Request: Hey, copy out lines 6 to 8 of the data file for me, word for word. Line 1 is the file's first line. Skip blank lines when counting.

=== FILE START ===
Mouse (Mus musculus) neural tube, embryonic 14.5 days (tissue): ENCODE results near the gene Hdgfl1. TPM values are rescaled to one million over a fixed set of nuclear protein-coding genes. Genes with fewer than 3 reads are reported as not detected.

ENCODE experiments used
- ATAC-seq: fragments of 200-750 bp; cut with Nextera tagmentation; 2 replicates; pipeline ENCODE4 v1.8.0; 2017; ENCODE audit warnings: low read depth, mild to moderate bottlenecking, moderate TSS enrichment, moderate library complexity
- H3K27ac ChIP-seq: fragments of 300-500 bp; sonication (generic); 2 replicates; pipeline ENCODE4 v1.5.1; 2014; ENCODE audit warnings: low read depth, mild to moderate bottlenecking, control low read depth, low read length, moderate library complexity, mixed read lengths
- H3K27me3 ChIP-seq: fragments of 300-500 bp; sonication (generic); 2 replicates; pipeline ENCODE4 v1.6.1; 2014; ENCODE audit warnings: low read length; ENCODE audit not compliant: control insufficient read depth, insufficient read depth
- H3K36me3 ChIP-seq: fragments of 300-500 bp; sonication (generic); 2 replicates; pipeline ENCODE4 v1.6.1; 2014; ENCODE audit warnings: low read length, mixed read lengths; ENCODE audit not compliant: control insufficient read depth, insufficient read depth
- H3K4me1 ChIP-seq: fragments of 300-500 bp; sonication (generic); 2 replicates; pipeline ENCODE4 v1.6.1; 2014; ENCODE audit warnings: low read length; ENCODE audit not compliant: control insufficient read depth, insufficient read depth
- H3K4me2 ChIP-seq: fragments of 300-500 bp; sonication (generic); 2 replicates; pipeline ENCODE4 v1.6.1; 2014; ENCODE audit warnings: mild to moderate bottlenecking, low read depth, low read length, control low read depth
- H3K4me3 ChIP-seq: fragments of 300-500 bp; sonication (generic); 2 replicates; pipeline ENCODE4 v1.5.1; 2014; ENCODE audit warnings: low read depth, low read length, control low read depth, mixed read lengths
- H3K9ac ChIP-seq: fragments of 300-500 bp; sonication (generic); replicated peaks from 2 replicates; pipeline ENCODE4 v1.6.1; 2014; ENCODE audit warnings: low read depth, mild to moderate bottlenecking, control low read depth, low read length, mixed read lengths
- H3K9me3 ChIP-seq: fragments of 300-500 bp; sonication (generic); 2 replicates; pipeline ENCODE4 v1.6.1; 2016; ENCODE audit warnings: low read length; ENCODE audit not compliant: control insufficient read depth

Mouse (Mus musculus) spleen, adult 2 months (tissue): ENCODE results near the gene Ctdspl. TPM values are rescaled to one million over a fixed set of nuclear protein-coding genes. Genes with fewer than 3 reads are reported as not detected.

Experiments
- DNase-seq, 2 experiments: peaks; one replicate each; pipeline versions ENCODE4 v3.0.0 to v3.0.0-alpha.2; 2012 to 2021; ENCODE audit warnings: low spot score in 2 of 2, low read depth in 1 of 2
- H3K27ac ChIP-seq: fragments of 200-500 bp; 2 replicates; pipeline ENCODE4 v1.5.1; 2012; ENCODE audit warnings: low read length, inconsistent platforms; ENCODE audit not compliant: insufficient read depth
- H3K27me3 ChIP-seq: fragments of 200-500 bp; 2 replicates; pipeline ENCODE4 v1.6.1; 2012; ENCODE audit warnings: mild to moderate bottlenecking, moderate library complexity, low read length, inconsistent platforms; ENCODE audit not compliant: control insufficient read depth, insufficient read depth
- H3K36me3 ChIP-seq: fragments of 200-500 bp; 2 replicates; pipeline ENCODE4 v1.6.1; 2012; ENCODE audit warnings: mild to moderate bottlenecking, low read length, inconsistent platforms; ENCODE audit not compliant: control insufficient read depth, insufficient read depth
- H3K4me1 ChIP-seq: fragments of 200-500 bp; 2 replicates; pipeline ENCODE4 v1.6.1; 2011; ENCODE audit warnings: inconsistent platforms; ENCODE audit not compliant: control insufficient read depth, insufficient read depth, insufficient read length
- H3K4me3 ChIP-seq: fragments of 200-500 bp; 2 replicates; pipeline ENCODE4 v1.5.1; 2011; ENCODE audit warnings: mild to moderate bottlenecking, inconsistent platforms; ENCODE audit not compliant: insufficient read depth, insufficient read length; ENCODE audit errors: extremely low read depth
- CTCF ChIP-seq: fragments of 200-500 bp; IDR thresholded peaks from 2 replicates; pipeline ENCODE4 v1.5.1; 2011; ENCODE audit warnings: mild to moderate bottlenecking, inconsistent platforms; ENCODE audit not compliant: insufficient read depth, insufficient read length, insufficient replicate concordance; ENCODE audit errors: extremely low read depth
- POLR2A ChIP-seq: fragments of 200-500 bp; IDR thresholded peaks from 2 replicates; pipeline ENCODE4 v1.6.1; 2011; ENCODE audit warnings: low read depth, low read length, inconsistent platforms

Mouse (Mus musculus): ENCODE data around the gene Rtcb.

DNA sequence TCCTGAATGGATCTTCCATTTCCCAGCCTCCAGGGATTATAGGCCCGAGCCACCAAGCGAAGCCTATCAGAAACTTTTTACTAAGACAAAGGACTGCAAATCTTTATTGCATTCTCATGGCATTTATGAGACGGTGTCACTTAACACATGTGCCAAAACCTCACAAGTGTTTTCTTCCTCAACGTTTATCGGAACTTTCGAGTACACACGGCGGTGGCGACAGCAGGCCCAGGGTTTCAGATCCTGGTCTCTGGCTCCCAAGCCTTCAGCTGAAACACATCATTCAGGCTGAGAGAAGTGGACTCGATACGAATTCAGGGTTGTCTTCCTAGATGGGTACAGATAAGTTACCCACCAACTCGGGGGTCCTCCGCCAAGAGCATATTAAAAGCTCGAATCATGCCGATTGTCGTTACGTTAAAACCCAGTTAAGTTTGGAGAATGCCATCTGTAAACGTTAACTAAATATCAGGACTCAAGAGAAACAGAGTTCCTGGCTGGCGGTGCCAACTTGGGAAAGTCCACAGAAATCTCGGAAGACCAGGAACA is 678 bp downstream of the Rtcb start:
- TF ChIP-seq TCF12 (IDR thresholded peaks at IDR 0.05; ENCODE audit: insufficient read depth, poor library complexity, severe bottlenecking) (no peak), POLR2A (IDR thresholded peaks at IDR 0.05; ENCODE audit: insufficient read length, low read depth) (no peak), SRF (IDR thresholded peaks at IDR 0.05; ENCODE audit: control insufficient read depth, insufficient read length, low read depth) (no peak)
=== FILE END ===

- H3K36me3 ChIP-seq: fragments of 300-500 bp; sonication (generic); 2 replicates; pipeline ENCODE4 v1.6.1; 2014; ENCODE audit warnings: low read length, mixed read lengths; ENCODE audit not compliant: control insufficient read depth, insufficient read depth
- H3K4me1 ChIP-seq: fragments of 300-500 bp; sonication (generic); 2 replicates; pipeline ENCODE4 v1.6.1; 2014; ENCODE audit warnings: low read length; ENCODE audit not compliant: control insufficient read depth, insufficient read depth
- H3K4me2 ChIP-seq: fragments of 300-500 bp; sonication (generic); 2 replicates; pipeline ENCODE4 v1.6.1; 2014; ENCODE audit warnings: mild to moderate bottlenecking, low read depth, low read length, control low read depth